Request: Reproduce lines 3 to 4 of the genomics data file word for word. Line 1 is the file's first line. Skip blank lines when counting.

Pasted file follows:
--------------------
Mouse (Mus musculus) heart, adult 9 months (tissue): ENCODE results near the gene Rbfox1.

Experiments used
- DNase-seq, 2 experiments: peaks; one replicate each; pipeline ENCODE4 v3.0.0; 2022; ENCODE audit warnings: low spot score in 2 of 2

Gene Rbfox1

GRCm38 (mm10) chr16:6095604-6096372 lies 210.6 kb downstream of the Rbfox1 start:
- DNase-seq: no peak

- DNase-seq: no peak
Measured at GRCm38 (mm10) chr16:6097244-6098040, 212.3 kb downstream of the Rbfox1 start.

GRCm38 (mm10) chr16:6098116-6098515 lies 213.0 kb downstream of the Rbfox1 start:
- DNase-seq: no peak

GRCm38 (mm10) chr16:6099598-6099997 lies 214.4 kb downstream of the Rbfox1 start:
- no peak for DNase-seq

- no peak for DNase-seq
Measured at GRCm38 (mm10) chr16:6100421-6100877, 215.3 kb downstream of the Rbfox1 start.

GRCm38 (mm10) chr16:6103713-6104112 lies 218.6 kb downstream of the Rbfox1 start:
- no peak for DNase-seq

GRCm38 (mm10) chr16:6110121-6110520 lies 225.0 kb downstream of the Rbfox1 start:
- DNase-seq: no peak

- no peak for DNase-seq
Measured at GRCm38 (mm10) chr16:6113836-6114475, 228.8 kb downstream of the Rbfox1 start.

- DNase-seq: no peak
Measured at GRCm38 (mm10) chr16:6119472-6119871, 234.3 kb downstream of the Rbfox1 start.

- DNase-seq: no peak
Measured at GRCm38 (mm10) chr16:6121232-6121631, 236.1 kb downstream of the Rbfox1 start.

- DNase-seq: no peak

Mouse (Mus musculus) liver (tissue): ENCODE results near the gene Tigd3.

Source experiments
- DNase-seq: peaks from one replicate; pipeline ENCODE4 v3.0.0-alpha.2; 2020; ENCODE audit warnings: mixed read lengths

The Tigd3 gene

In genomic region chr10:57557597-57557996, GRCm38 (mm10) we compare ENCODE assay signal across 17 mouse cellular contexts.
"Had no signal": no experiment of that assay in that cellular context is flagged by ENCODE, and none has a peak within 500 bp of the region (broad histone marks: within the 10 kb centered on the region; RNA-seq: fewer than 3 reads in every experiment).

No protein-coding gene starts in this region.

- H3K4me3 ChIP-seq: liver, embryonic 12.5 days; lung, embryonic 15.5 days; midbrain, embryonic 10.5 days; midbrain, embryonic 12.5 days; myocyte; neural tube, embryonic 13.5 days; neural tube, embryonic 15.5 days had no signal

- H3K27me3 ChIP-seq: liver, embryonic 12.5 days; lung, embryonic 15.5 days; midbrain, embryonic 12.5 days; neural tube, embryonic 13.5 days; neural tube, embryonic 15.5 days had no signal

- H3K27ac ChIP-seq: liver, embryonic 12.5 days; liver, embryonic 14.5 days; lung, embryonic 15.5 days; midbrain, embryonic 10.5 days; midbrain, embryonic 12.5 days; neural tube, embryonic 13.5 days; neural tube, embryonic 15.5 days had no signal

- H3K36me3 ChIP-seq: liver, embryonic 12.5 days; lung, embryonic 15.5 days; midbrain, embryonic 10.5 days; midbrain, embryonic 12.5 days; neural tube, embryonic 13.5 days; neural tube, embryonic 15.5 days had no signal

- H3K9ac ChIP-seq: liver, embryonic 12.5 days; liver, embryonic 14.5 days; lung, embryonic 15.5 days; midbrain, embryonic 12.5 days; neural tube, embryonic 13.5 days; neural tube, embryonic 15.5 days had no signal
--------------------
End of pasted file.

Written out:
- DNase-seq, 2 experiments: peaks; one replicate each; pipeline ENCODE4 v3.0.0; 2022; ENCODE audit warnings: low spot score in 2 of 2

Gene Rbfox1